USC kicks off Pac-12 play with a visit from Washington State this weekend. Here are the Trojans’ keys to besting the pass-happy Cougars.
- Force Connor Halliday into mistakes.
The Washington State quarterback threw three interceptions in his team’s loss to Auburn last week. Those game-changing interceptions helped Auburn to victory in a close game and they could be the key to a Trojan victory as well. The Cougars’ air raid will attempt to take advantage of USC’s thin and young secondary, but that secondary could turn the table if the defense as a whole works together like they did against Hawaii. The early pressure from the defensive line against Hawaii’s Taylor Graham set the stage for his four interceptions, a pattern that the Trojans will look to replicate. The less comfortable Halliday is in the pocket, the more likely he is to make the costly mistakes of game one.
- Sustain long drives.
The key to the Washington State offense is volume. Lane Kiffin expects the Cougars to throw the ball 75-80 times. Allowing them to throw that much will only put more and more pressure on the secondary, with more and more chances for the secondary to make a major blunder. The USC offense can help prevent that by keeping Mike Leach’s offense off the field. The Trojans showed a willingness to run the ball in the first game with 45 attempts. Establishing the run successfully will allow the offense to run the clock and sustain long drives that will disrupt the flow of the opposition. It doesn’t have to be all running though. Giving the quarterbacks opportunities to get in rhythm with quick slants, easy outs and yes, the dreaded bubble screen would create longer drives that limit the Cougar offense and, just as important, give the USC defense valuable rest.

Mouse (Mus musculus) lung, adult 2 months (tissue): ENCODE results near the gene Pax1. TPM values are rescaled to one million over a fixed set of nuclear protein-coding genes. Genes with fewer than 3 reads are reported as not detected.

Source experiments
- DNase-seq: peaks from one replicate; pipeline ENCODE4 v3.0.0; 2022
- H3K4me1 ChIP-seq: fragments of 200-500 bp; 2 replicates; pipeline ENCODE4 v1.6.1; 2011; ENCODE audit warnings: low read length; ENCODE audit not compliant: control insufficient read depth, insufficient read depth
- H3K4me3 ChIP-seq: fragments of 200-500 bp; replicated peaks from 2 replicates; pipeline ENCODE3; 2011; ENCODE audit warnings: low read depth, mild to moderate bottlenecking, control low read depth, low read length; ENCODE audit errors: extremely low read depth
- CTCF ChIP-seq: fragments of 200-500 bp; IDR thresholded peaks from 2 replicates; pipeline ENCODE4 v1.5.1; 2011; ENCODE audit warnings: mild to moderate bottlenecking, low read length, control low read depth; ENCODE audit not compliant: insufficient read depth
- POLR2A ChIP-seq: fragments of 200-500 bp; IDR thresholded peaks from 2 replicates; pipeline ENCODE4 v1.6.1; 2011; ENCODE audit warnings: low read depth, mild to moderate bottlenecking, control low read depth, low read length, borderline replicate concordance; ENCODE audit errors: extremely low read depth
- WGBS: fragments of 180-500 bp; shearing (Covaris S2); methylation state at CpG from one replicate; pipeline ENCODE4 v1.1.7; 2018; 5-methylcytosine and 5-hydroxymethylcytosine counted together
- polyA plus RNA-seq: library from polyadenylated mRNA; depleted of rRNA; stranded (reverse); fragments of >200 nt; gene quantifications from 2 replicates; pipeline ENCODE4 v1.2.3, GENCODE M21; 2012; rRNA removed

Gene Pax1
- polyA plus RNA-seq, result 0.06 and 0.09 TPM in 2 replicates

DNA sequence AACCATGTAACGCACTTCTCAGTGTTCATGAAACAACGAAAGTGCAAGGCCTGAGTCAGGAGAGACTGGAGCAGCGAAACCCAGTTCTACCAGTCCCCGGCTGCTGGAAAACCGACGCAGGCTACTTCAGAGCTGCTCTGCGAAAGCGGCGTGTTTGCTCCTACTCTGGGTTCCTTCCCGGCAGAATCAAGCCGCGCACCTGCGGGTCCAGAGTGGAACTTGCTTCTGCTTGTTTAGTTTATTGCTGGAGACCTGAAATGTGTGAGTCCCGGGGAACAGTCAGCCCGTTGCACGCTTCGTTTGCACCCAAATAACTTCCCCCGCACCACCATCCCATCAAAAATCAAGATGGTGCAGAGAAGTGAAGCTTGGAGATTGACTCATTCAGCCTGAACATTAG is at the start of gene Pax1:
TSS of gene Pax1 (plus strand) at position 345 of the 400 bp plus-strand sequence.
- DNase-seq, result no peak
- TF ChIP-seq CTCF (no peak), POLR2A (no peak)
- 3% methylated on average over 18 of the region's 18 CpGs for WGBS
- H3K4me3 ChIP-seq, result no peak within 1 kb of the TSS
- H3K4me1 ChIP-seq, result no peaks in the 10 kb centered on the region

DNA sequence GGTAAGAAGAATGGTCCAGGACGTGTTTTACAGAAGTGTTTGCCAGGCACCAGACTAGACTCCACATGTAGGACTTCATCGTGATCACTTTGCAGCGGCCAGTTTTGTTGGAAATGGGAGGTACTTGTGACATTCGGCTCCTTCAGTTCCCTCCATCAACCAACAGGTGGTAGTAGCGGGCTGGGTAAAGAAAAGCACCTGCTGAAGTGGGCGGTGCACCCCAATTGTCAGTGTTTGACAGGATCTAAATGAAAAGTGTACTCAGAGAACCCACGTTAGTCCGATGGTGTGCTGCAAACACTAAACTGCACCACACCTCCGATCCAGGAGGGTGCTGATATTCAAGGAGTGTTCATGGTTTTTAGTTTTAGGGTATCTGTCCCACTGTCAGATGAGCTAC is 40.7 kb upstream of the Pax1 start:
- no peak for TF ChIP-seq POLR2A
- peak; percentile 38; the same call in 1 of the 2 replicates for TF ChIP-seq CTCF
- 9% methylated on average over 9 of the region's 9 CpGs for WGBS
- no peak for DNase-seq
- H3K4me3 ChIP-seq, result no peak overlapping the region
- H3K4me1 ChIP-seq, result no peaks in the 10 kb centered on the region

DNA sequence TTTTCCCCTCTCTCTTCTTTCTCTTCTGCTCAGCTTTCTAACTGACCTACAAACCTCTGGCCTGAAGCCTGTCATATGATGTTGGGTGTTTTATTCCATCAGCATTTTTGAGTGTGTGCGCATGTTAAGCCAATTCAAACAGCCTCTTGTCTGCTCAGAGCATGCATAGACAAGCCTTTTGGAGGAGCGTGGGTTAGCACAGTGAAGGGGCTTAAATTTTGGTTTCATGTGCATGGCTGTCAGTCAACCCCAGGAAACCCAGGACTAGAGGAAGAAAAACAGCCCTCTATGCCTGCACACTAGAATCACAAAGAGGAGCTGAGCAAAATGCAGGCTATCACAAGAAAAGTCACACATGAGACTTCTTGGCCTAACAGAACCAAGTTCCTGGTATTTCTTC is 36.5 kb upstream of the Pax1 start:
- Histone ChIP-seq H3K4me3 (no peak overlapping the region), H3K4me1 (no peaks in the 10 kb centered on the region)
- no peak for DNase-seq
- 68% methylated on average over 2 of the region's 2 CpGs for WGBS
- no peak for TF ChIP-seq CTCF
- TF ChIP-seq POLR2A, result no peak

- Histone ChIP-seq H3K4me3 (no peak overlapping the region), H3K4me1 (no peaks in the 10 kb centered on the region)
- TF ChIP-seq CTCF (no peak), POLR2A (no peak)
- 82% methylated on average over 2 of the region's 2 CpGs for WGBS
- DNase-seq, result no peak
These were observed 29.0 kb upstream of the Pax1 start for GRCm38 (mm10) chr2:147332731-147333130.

- Increase red zone and third down efficiency.
This plays into the previous key but deserves its own discussion because it has had such a negative impact on the Trojans going back to last season. USC had a measly 34% conversion rate on third downs last season and against Hawaii that number was down to 21%. In the red zone the Trojans came away with points 74% of the time. Against Hawaii USC scored every time they entered the red zone but had to settle for two field goals in four attempts. Those numbers must get better if the Trojans want to be successful in this week’s game and throughout the season. The long drives discussed earlier will be impossible if USC is unsuccessful on third downs. And those long drives will come to nothing if USC can’t get the most points possible when they get close to the goal line.